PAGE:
Reservoir testing: watch for heavy machinery in Round Valley
Heavy machinery will be sent into Round Valley early next week to dig test pits as waterworks officials continue to consider the expansive acreage as a site for a reservoir, a project they see as being needed as a means to boost the amount of water available to City Hall.
The Weber Basin Water Conservancy District, a water supplier, is overseeing the testing. City Hall is heavily involved. Clint McAffee, Park City’s water manager, said a backhoe will be used for the work. He said the digging is scheduled on Tuesday and Wednesday. The hours will be between 8:30 a.m. and 4 p.m., but McAffee said there is a chance the work will not take the full amount of time.
Between six and 10 test pits will be dug. Each will be approximately 12 feet deep and rectangular in shape. They will be upward of two feet wide and 10 feet long, he said. The test pits will be refilled with earth immediately.
"It’s just a backhoe out in sage digging," McAffee said, adding that City Hall staffers will monitor the work.
No trail closures are planned, but the heavy machinery will be working close to trails at some of the dig sites, McAffee said.
Waterworks officials need to gather detailed information about the ground before the discussions about a reservoir advance. McAffee said the officials want to learn about the makeup of the soil and the depth of the bedrock.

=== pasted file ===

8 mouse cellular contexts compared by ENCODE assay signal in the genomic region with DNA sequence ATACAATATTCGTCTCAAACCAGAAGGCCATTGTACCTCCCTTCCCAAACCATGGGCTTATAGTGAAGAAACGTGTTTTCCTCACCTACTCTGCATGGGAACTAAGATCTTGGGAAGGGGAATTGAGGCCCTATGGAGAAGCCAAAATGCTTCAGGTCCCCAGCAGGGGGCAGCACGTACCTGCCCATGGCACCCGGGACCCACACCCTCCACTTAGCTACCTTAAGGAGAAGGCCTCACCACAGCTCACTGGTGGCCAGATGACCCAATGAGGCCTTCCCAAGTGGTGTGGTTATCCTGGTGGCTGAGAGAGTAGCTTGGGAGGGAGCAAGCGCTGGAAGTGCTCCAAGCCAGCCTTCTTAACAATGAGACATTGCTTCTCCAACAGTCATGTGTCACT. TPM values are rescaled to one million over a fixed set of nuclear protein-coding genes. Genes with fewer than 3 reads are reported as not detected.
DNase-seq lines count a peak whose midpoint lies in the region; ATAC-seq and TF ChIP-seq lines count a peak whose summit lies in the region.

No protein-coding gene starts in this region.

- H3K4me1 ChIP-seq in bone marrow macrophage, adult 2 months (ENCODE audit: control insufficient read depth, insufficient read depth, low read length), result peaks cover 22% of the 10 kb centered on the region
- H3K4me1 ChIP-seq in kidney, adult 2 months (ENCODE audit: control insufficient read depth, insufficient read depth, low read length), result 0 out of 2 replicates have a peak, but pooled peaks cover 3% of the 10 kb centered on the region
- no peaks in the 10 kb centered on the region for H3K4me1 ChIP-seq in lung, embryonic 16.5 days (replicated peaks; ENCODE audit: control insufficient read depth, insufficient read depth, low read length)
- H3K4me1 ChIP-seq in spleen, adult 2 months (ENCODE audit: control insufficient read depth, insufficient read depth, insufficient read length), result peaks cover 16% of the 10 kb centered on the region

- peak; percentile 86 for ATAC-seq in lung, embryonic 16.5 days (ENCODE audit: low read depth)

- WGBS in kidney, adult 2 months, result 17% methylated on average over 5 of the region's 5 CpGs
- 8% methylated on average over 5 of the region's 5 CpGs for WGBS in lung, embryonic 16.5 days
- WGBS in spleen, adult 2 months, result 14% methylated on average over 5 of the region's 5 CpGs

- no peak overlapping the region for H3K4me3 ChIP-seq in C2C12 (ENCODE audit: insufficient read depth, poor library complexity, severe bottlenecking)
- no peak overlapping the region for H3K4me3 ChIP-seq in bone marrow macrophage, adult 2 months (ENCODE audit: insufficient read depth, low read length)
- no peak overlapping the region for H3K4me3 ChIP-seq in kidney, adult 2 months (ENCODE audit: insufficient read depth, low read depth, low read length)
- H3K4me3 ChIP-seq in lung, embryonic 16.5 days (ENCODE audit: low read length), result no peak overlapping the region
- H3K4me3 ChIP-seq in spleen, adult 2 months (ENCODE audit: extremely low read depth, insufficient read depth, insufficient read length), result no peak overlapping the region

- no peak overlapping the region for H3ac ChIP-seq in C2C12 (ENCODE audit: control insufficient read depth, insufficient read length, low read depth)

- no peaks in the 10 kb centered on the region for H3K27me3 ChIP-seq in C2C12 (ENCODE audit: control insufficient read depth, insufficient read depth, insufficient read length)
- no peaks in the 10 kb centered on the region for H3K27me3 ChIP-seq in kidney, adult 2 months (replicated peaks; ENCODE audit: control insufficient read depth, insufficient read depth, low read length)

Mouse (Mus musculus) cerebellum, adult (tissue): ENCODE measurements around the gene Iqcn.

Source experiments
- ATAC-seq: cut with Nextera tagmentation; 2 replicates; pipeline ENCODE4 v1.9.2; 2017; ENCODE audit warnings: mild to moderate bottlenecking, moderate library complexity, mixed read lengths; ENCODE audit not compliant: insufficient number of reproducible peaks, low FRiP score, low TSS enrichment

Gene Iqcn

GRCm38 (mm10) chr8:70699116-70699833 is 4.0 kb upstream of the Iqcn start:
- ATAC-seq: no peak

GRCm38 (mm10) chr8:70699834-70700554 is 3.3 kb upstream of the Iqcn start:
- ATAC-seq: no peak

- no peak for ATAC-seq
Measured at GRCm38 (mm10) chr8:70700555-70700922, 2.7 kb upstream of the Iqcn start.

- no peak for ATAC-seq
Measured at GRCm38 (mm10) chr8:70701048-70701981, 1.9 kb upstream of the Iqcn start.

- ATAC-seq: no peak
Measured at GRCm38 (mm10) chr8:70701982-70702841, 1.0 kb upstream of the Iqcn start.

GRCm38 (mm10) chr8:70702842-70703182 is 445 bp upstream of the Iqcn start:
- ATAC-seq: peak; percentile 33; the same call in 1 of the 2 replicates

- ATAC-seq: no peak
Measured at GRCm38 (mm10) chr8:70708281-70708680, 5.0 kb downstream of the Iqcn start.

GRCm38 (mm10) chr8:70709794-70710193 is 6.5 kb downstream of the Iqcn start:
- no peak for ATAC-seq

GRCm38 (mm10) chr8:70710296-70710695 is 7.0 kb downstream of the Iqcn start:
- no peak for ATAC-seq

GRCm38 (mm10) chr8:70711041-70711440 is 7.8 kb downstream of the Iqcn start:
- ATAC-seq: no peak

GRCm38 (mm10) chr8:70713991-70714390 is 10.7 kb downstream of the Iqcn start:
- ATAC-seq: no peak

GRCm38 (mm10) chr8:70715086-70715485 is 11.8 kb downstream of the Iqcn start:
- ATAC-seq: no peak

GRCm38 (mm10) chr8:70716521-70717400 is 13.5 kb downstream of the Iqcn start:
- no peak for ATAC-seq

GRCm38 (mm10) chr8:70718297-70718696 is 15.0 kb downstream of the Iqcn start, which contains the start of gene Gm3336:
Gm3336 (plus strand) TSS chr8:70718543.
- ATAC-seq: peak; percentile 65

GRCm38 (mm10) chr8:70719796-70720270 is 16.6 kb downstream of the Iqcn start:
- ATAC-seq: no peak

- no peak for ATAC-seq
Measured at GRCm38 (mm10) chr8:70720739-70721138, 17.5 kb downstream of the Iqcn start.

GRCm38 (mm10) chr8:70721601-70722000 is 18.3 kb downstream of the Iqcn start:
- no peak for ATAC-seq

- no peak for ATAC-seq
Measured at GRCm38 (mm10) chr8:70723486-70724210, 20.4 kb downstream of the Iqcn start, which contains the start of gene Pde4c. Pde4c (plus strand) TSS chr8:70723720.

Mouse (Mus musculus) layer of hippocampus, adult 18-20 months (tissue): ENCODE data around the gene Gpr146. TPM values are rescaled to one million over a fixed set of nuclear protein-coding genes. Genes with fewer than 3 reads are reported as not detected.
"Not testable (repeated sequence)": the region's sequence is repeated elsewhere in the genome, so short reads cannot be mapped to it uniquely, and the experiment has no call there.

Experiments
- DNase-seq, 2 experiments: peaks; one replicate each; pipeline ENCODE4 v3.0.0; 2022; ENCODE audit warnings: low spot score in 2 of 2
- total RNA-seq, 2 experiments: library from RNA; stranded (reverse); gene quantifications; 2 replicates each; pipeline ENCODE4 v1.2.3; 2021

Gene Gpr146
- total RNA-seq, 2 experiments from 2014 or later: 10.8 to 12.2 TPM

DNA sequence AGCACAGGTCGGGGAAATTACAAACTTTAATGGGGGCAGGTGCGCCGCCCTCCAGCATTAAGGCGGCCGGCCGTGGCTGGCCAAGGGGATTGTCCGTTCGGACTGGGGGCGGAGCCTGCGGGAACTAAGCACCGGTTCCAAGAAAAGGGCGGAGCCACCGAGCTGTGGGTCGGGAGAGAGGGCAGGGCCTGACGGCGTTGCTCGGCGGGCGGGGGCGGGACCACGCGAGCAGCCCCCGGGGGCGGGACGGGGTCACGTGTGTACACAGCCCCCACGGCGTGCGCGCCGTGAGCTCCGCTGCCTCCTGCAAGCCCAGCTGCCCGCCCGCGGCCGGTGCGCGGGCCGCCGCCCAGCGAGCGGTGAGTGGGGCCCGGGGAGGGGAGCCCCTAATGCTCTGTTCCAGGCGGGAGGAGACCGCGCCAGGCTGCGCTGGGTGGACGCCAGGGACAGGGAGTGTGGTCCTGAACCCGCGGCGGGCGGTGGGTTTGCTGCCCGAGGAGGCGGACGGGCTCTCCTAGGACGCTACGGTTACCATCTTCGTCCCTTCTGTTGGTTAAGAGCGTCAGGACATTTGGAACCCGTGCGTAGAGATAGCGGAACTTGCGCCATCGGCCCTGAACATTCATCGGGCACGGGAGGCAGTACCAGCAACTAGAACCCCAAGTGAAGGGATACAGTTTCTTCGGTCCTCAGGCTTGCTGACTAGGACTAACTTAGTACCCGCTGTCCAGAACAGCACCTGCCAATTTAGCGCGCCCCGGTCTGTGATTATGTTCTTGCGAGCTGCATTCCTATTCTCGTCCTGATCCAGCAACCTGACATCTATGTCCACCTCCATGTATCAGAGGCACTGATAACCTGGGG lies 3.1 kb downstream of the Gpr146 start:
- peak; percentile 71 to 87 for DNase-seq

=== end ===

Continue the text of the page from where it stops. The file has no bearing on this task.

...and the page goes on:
It will be six months before the viability of a reservoir at the location is better known, he said.
The test pits will be spread throughout a swath of Round Valley approximately three-quarters of a mile southeast of the Old Ranch Road trailhead. The land is under City Hall control and has been set aside as open space.
The Summit Land Conservancy, the not-for-profit group that enforces the conservation restrictions on the acreage, agreed to allow the upcoming digging since the pits will be refilled and the heavy machinery will be on the site for a short time.
City Hall and the Water Conservancy District are interested in building a reservoir in an effort to boost storage capacity. The water in the reservoir could be put into the system if there is a problem with another source. It could also be available in times of drought. Officials have said it would be another decade before a reservoir could be built.
The reservoir could inundate sections of three trails if it is built as outlined. A new trail could be built along the banks of the reservoir, though, City Hall has indicated. Officials desire not to reduce the overall mileage of trails in Round Valley if a reservoir is built.
Much of Park City’s water supply comes from underground sources, which are susceptible to naturally occurring contaminants. Leaders want a further diversified system that is not as reliant on the underground sources. A reservoir like the one under consideration in Round Valley would be a key advance toward that goal.
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